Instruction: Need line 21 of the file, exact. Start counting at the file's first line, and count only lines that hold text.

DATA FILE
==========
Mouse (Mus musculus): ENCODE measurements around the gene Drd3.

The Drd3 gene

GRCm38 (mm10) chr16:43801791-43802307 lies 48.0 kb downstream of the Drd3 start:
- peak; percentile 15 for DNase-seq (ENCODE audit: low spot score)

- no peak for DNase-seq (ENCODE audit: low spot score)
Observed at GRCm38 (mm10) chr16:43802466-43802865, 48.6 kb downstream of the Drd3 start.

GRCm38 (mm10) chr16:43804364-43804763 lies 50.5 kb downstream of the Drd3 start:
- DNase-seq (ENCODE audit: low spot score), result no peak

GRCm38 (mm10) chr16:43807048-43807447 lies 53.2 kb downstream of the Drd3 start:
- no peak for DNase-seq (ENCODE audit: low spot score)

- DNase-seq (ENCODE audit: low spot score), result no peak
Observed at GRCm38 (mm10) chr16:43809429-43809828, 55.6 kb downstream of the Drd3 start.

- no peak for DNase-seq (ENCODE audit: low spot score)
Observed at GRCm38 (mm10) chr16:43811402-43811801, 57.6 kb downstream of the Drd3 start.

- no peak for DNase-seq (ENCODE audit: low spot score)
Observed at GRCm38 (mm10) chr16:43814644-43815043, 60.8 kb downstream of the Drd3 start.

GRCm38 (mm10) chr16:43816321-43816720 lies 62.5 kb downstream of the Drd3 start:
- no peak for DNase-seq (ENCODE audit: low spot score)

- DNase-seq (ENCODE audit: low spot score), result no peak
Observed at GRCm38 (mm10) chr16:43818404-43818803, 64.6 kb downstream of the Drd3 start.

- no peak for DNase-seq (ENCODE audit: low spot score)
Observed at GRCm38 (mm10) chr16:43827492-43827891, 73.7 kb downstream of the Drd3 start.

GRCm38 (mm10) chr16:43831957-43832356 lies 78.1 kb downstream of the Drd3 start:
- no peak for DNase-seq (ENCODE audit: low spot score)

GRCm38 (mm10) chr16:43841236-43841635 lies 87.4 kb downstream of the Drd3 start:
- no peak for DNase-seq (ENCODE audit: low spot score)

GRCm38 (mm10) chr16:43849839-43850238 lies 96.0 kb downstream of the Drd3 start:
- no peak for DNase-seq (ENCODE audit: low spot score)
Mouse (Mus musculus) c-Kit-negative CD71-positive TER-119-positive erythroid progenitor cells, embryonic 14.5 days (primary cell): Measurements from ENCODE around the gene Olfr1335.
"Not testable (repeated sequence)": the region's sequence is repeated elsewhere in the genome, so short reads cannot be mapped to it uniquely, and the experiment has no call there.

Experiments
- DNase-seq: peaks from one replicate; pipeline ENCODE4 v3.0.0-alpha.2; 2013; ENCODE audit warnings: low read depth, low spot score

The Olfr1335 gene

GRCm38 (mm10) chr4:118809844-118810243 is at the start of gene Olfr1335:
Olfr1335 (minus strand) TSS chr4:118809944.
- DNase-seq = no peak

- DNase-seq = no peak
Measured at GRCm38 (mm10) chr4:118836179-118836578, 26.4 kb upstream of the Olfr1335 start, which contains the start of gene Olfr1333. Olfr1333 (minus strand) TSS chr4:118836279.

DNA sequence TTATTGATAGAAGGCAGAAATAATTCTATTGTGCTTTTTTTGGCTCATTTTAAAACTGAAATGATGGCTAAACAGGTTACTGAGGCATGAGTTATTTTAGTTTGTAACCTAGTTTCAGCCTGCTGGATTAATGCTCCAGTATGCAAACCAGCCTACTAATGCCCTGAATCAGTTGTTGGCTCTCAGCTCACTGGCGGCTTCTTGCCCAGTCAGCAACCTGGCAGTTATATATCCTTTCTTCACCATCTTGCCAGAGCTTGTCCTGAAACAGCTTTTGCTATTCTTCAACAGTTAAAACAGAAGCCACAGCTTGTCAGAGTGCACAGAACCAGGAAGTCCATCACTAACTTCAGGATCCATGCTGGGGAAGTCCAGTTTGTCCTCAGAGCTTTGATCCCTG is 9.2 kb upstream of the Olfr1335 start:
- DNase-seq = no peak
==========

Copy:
- no peak for DNase-seq (ENCODE audit: low spot score)